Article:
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The use of proteasome inhibitors and immunomodulatory agents in the treatment of myeloma have resulted in significant improvements in patient outcomes over the last decade. Although these agents now form the backbone of current myeloma treatment regimens both in the frontline and in a relapsed setting, drug resistance remains an inevitable challenge that most patients will encounter during their disease course. Hence, new treatment strategies continue to be explored, and the recent regulatory approvals of the monoclonal antibodies (mAbs) daratumumab (DARA) and elotuzumab (ELO), which target the plasma cell surface proteins CD38 and signaling lymphocytic activation molecule F7 (SLAMF7), respectively, have heralded the long-awaited era of antibody-based approaches in the treatment of myeloma. Hoping to build on these advances, a number of other mAbs are in various stages of clinical development, including those targeting myeloma cell surface antigens, the bone marrow microenvironment, and immune effector T cells such as anti-programmed cell death protein 1 antibodies. In this review, the current landscape and practical use of mAb-based therapy in myeloma will be discussed.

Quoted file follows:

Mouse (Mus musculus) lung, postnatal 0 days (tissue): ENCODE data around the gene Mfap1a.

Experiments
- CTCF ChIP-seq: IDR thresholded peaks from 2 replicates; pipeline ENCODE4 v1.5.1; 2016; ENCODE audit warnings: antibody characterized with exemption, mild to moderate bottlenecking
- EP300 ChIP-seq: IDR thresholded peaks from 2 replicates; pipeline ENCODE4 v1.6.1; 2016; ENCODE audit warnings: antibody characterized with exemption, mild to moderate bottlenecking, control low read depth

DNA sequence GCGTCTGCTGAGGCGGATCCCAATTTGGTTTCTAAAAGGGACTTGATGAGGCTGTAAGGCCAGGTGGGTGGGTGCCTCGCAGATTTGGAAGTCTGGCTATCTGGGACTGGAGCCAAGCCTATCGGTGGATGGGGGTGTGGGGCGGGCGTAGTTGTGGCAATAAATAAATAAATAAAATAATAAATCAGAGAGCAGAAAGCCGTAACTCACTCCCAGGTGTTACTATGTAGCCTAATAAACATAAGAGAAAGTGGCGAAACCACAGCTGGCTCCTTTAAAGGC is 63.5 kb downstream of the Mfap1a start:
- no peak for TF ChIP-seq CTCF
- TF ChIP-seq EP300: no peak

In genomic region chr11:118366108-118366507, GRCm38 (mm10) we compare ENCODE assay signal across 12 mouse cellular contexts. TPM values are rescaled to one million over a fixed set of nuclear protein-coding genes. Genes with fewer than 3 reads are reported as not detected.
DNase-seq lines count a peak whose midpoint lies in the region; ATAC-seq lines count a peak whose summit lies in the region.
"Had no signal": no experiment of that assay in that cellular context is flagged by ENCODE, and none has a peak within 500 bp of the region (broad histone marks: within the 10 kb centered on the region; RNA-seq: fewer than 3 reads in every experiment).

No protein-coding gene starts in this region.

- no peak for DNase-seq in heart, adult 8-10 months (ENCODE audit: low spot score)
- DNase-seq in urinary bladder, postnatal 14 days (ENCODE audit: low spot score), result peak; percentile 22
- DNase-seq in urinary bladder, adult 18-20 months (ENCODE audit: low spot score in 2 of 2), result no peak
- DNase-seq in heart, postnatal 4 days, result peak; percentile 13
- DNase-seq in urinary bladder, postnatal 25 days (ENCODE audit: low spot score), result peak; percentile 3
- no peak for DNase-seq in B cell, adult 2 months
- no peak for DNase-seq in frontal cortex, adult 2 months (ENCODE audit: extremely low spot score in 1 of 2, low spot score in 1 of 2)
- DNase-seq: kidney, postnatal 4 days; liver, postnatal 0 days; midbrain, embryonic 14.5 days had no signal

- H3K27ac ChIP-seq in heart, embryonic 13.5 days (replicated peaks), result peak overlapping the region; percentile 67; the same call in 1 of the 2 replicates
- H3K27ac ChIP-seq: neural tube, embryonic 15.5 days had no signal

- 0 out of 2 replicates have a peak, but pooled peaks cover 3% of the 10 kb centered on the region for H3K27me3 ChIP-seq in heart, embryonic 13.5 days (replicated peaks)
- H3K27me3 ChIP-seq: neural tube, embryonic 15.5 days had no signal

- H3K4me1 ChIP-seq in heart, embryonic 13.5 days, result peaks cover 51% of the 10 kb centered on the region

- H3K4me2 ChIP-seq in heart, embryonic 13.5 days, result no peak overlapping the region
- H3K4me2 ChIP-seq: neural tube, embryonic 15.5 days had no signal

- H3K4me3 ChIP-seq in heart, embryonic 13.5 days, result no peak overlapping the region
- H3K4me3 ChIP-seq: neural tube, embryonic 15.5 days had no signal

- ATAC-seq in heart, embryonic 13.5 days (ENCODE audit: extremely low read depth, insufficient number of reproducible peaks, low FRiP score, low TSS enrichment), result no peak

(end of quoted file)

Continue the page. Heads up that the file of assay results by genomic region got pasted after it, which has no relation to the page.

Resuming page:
PMID: 27913523 [PubMed - in process]